• Collect a complete set of examples (training set) from which the decision tree can derive a hypothesis to define (answer) the goal predicate.

**DECISION TREES**

LEARNING
DECISION TREES:

•
Come up with a set of attributes to describe the
object or situation.

•
Collect a complete set of examples (training set) from
which the decision tree can derive a hypothesis to define (answer) the goal
predicate.

Decision
Tree Example:

Problem:
decide whether to wait for a table at a restaurant, based on the following
attributes:

1. Alternate:
is there an alternative restaurant nearby?

2. Bar: is
there a comfortable bar area to wait in?

3. Fri/Sat:
is today Friday or Saturday?

4. Hungry:
are we hungry?

5. Patrons:
number of people in the restaurant (None, Some, Full)

6. Price:
price range ($, $$, $$$)

7. Raining:
is it raining outside?

8. Reservation:
have we made a reservation?

9. Type:
kind of restaurant (French, Italian, Thai, Burger)

WaitEstimate:
estimated waiting time (0-10, 10-30, 30-60, >60)

Logical
Representation of a Path

r
[Patrons(r, full) Wait_Estimate(r,10 -30 ) Hungry (r,yes)} Will_wait(r)

Expressiveness
of Decision Trees

•
Any Boolean function can be written as a decision
tree

•
E.g., for Boolean functions, truth table row → path
to leaf:

•
Trivially, there is a consistent decision tree for
any training set with one path to leaf for

each

example
(unless f nondeterministic in x) but it probably won't generalize to new
examples

• Prefer to find more compact decision
trees

Limitations

–Can only
describe one object at a time.

–Some
functions require an exponentially large decision tree.

•
E.g. Parity function, majority function

•
Decision trees are good for some kinds of
functions, and bad for others.

•
There is no one efficient representation for all
kinds of functions.

Principle
Behind the Decision-Tree-Learning Algorithm

•
Uses a general principle of inductive learning
often called Ockham’s razor:

“The most
likely hypothesis is the simplest one that is consistent with all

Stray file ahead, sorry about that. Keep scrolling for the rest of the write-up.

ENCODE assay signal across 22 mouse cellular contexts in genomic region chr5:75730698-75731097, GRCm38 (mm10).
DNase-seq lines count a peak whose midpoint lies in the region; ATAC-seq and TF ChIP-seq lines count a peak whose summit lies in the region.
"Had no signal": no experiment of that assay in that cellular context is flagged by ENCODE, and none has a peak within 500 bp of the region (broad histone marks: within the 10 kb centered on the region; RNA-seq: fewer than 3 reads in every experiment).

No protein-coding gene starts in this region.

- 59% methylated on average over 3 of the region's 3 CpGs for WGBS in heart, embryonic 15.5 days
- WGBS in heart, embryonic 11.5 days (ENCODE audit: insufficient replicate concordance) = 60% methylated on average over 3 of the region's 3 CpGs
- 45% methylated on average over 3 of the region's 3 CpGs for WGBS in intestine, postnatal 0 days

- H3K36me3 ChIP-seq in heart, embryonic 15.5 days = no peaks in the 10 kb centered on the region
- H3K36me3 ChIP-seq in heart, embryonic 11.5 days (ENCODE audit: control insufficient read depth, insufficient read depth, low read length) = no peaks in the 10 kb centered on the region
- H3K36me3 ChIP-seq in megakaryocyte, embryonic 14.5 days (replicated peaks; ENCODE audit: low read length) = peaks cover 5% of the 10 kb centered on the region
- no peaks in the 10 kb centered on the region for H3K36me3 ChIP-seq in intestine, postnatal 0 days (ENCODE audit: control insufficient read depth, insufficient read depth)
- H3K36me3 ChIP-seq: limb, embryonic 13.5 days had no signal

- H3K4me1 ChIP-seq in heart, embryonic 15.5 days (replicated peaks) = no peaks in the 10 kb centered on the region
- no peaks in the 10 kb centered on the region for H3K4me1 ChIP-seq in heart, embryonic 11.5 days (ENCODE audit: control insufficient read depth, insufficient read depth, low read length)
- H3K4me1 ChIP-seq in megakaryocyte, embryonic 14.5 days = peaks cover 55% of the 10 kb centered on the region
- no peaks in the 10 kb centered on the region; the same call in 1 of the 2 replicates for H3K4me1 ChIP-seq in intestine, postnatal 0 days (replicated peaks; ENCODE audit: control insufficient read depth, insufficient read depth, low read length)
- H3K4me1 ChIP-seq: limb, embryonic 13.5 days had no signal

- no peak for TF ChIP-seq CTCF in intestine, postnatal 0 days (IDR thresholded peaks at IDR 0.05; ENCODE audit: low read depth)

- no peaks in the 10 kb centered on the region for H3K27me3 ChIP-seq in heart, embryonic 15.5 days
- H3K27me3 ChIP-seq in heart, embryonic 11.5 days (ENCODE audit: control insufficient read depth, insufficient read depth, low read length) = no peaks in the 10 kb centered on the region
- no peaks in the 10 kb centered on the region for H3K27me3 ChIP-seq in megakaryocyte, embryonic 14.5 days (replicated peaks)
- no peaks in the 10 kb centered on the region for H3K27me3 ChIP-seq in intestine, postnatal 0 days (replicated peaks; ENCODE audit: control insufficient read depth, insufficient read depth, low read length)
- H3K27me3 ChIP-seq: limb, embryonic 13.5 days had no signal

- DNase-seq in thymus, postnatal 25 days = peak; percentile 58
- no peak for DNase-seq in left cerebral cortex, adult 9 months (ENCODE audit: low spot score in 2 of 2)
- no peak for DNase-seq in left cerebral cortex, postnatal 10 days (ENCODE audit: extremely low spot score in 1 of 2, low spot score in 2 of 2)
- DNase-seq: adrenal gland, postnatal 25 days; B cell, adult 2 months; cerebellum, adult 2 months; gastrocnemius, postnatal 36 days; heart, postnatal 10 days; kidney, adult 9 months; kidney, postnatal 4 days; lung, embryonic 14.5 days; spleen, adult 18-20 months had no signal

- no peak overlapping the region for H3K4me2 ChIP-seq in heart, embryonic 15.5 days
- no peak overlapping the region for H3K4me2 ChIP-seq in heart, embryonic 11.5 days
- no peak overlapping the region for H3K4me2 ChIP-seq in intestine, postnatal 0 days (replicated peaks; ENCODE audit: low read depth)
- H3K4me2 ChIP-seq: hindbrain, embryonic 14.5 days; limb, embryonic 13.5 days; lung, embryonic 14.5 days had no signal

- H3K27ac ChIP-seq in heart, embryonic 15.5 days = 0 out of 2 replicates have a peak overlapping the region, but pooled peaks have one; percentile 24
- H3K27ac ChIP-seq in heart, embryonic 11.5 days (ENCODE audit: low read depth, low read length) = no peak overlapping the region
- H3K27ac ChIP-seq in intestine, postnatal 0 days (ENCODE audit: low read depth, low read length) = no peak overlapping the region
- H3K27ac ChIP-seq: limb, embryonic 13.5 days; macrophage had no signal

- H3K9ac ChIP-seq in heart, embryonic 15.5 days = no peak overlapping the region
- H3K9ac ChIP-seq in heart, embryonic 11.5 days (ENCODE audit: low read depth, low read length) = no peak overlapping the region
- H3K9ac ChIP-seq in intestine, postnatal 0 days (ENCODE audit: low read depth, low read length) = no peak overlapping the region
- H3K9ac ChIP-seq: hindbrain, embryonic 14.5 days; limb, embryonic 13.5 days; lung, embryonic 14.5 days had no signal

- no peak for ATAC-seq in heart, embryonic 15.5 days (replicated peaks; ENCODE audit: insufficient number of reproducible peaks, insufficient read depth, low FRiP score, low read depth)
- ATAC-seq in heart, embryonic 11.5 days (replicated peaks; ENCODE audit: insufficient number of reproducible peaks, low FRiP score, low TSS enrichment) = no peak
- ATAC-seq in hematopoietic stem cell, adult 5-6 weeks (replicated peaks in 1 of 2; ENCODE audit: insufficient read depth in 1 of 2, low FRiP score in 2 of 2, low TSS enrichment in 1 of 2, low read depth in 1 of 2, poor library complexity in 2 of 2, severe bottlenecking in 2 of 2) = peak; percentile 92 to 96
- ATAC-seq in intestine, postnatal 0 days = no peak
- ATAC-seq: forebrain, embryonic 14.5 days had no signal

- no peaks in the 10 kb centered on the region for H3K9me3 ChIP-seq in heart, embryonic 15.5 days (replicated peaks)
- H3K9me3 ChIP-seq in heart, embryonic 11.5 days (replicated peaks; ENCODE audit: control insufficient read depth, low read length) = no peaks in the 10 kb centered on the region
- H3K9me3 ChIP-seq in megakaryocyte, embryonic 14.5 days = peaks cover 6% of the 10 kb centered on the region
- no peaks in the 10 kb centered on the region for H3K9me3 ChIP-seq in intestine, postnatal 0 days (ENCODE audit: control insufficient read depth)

observations.”

•
Decision trees can express any function of the
input attributes. Decision tree learning Algorithm:

•
Aim: find a small tree consistent with the training
examples

•
Idea: (recursively) choose "most
significant" attribute as root of (sub)tree Choosing an attribute tests:

•
Idea: a good attribute splits the examples into
subsets that are (ideally) "all positive" or "all negative"

•
Patrons? is a better choice

Attribute-based
representations

•
Examples described by attribute values (Boolean,
discrete, continuous)

•
E.g., situations where I will/won't wait for a
table:

•
Classification of examples is positive (T) or
negative (F) Using information theory

•
To implement Choose-Attribute in the DTL algorithm

•
Information Content (Entropy):

I(P(v1),
… , P(vn)) = Σi=1 -P(vi) log2 P(vi)

•
For a training set containing p positive examples
and n negative examples:

A chosen
attribute A divides the training set E into subsets E1, … , Ev according to
their values for A, where A has v distinct values. Information Gain (IG) or
reduction in entropy from the attribute test: remainder ( A),

·
Choose the attribute with the largest IG

•
For the training set, p = n = 6, I(6/12, 6/12) = 1
bit

•
Patrons has the highest IG of all attributes and so
is chosen by the DTL algorithm as the

root

Assessing
the performance of the learning algorithm:

•
A learning algorithm is good if it produces
hypotheses that do a good job of predicating the

classifications
of unseen examples

Test the
algorithm’s prediction performance on a set of new examples, called a test set.

Patrons
has the highest IG of all attributes and so is chosen by the DTL algorithm as
the root

·
Choose the attribute with the largest IG

•
For the training set, p = n = 6, I(6/12, 6/12) = 1
bit

·
Assessing the performance of the learning
algorithm:

•
A learning algorithm is good if it produces
hypotheses that do a good job of predicating the classifications of unseen
examples

Study Material, Lecturing Notes, Assignment, Reference, Wiki description explanation, brief detail

Artificial Intelligence : Learning Decision Trees |

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